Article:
J Sainsbury PLC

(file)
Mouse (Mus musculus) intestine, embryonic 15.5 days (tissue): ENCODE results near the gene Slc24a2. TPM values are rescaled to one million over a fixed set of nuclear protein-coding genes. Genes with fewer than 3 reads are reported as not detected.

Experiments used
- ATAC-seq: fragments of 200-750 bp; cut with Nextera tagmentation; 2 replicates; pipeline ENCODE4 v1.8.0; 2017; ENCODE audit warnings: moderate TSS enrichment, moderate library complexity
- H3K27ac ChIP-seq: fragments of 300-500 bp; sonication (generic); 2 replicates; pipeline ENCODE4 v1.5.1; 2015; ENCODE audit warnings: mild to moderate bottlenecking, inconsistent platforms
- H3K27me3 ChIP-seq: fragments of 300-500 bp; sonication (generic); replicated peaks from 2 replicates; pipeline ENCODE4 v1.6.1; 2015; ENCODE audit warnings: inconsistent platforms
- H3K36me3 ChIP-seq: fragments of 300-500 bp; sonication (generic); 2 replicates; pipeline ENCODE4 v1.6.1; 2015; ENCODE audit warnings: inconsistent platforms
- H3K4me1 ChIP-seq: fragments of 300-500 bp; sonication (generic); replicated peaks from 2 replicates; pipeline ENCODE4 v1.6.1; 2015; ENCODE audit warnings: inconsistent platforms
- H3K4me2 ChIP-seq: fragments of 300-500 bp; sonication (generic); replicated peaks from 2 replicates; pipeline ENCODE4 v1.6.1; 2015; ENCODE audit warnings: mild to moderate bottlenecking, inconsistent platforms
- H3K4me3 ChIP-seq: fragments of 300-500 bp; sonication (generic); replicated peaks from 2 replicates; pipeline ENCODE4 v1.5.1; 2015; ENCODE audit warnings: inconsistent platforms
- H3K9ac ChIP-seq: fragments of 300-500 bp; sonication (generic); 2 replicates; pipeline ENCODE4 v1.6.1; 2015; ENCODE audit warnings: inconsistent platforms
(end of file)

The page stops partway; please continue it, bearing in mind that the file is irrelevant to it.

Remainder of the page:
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J Sainsbury PLC INTRODUCTION J Sainsbury PLC is one of the leading food retailers in the UK and also has interests in financial services. It comprises of Sainsbury's Supermarkets, Bells Stores, Jackson's Stores and Sainsbury's Bank. There are currently 583 Sainsbury’s supermarkets throughout the UK employing over 145,000 people, offering over 34,000 products and serving over 11 million customers a week. It is for these reasons that careful management of operations within each of the stores is vital to ensure that all processes are kept running smoothly so that customers can be served and products can be replenished. PERFORMANCE OBJECTIVES Customers want a quality service when they shop. A quality service is defined as ‘a service that consistently meets or exceeds a customers expectations’. The supermarket needs to look at the current value of a customer – how can they make this person spend as much money as possible in the store. They also need to look at the future value of the customer – how can they make sure that this person will return, when they will spend more. The objectives of the supermarket need to be looked at and worked towards very carefully. The diagram below shows the main performance objectives that are worked towards in the supermarket. Things operations should do… Objective Provide error free goods and services Quality Minimise lead time Speed Keep delivery promises Dependability Adapt to change in circumstances Flexibility Minimise cost Cost Dr Andi Smart, University of Exeter For the customer to have a hassle free shopping experience then most, if not all, of these objectives need to be met. The first, and arguably the most important, objective in the store is quality. It is important because it is the most visible part of what operations do and therefore customers are easily able to make judgements on quality. In real terms inside the supermarket this means ensuring that products are in good condition, that the store is clean, that the interior decorations are appropriate and of a good standard and ensuring that staff are polite and friendly. Quality is managed very carefully within the store. The floor manager is responsible for overseeing the operation as a whole and controls the managers from each section of the store. These managers in-turn oversee staff in their own section and control stock rotation, cleanliness of the isles and goods and ensure that all fixtures are maintained. This top-down approach to the operation ensures that quality is maintained successfully within the store. The next objective is speed – ensuring a short transaction time at the checkout and making products readily available is the only way that speed can be managed within the supermarket. A checkout manager controls the checkouts, increasing and reducing the number of staff on
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